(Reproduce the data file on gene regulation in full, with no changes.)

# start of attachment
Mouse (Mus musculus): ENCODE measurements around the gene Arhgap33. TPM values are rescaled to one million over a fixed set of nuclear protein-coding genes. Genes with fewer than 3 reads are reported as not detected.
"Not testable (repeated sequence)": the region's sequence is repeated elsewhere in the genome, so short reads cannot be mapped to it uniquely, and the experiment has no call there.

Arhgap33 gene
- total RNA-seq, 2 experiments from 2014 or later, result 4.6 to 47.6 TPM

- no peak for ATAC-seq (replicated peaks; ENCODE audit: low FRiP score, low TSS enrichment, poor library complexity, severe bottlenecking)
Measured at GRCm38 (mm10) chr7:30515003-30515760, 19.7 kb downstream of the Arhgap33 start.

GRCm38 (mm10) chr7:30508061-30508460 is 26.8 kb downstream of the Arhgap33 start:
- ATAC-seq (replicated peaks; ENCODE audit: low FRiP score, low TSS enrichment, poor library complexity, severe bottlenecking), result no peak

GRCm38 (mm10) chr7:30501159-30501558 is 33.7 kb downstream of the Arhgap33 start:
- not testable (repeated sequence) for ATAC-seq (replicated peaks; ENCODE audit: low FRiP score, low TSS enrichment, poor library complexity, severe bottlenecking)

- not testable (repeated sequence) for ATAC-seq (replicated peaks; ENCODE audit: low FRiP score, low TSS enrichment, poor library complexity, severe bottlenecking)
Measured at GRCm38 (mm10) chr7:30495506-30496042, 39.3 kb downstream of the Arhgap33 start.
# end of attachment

Mouse (Mus musculus): ENCODE measurements around the gene Arhgap33. TPM values are rescaled to one million over a fixed set of nuclear protein-coding genes. Genes with fewer than 3 reads are reported as not detected.
"Not testable (repeated sequence)": the region's sequence is repeated elsewhere in the genome, so short reads cannot be mapped to it uniquely, and the experiment has no call there.

Arhgap33 gene
- total RNA-seq, 2 experiments from 2014 or later, result 4.6 to 47.6 TPM

- no peak for ATAC-seq (replicated peaks; ENCODE audit: low FRiP score, low TSS enrichment, poor library complexity, severe bottlenecking)
Measured at GRCm38 (mm10) chr7:30515003-30515760, 19.7 kb downstream of the Arhgap33 start.

GRCm38 (mm10) chr7:30508061-30508460 is 26.8 kb downstream of the Arhgap33 start:
- ATAC-seq (replicated peaks; ENCODE audit: low FRiP score, low TSS enrichment, poor library complexity, severe bottlenecking), result no peak

GRCm38 (mm10) chr7:30501159-30501558 is 33.7 kb downstream of the Arhgap33 start:
- not testable (repeated sequence) for ATAC-seq (replicated peaks; ENCODE audit: low FRiP score, low TSS enrichment, poor library complexity, severe bottlenecking)

- not testable (repeated sequence) for ATAC-seq (replicated peaks; ENCODE audit: low FRiP score, low TSS enrichment, poor library complexity, severe bottlenecking)
Measured at GRCm38 (mm10) chr7:30495506-30496042, 39.3 kb downstream of the Arhgap33 start.